|how children learn ::
Inside Soccer -- London, England
We are not all born with the inherent genius of a Pele, Maradona or Ronaldinho.
How much children get out of participating in soccer sport, and indeed how many
years they continue to want play it, depends on learning and continuing to
develop the skills which allow them to enjoy the game while remaining a valued
member of the team.
As Scott Lancaster, senior director of Youth Football for the National Football
League (NFL) says in his book 'Fair Play': "It's no secret when kids
experience improvement in their skills, no matter their athletic ability, they
will continue to participate and return to learn more in order to build on
No one child is the same. Coaches and parents need to be aware that all
children learn and build on acquired skills in slightly different ways
according to personality and age. There is no one-size-fits-all solution.
There are many theories explaining ways in which individual children best
absorb information about sport, but most academics and teaching professionals
agree it can be loosely broken down into three distinct categories:
Kinetic - learning by doing, physical practice
Visual - through studying pictures, audio-visuals
Auditory - through listening to the spoken word
It is often said that sports-orientated children, particularly boys, have a
preference for kinetic learning, but this is only partially true and should
only be regarded as the entry point.
Although learning to play a physical game such as soccer may seem entirely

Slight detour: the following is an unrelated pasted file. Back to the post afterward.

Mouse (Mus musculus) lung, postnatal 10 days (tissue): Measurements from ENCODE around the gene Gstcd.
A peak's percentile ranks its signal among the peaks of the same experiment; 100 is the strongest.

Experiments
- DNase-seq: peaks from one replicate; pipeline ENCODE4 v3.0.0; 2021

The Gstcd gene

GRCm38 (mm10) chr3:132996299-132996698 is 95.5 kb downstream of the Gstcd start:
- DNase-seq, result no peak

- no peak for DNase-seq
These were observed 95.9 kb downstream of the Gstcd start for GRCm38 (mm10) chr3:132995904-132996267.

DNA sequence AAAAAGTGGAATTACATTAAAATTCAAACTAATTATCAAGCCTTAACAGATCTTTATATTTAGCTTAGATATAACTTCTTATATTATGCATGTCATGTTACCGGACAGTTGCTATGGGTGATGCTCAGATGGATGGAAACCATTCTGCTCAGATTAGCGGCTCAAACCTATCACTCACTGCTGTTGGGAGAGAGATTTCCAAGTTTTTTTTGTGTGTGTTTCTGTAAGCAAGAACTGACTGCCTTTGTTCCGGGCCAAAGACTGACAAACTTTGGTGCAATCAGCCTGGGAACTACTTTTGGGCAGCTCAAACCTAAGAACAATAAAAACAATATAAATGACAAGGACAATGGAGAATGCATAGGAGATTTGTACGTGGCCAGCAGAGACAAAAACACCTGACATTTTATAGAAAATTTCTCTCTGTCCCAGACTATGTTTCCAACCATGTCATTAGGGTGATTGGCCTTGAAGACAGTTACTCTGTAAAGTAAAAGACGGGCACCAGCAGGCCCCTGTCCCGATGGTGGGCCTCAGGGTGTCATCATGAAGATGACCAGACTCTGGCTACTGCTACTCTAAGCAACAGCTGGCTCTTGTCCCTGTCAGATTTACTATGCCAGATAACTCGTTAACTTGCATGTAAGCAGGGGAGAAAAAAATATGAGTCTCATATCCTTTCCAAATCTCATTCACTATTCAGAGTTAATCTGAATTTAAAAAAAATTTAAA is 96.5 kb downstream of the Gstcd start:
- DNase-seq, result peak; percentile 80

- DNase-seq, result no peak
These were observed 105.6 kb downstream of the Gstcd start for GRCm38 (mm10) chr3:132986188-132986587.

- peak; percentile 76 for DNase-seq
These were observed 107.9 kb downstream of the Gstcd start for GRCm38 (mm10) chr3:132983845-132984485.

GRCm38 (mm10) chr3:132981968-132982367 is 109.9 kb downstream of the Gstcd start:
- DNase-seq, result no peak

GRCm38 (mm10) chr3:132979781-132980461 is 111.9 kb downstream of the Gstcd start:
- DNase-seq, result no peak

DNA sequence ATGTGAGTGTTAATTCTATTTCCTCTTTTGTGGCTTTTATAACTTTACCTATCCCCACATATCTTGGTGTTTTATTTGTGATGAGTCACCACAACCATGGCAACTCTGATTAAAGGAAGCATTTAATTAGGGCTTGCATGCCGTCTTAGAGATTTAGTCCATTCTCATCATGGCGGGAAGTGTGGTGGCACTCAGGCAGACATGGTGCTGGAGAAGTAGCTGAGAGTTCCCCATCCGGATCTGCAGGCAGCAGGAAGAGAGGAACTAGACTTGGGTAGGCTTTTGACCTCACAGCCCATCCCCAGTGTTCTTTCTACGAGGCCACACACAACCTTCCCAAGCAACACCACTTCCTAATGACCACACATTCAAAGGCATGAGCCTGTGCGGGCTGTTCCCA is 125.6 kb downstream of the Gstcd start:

different from school learning, children will employ many of the same learning
techniques, or strategies, to enable progress in training and on the field as
they will in the classroom.
For coaches to be fully effective they need to have an understand of the
different ways in which individual children learn, how this changes through the
age groups and have the ability to combine different strategies to best enforce
the learning process.
John Allpress, National Player Development Coach at the English Football
Association (FA) and a contributor to this site, puts it like this.
"In modern player development the most effective practioners in the short,
medium and long term will be those who prepare and deliver the work in positive
learning environments that appeal to the mix of learning styles...
"It is not the easiest option to incorporate all of this into the daily
training of your players, but nothing worthwhile is ever really easy."
Putting it into practice
So how do we translate these principals onto the training pitch, at the park or
in the backyard? Taking the basic premises of how children learn we can
structure practices so that they do not exclude useful learning tools.
Kinetic learning - training drills, repetitive practice,
Visual - Use boards to explain tactics or videos illustrating
specific areas of the game. Encourage players to focus on particular aspects
when watching games on television
Auditory - Verbal explanation. Encourage children to ask
questions about what they have just done or heard -
'What is? Why do I? Why should I? How do I? What happens if? This aids
comprehension and fixes experiences or concepts in the mind
Learning by age group
Younger age groups, while relatively new to the game, are more likely to learn
the basic skills kinetically under verbal instruction. Once these have been
mastered, a more analytical approach will help them fully understand why
certain skills, techniques and tactics are effective and how they can better
Children at this age have relatively short attention spans and want to do
rather than be told how to do. Breaking down activities and drills into 5-10
minute periods helps prevent distraction and boredom. They have difficulty
divorcing themselves from the activity and will take negative feedback on the
results as criticism of themselves.
At this age children are naturally active and enjoy the physical side of
learning. However, they are also increasingly able to deal with abstract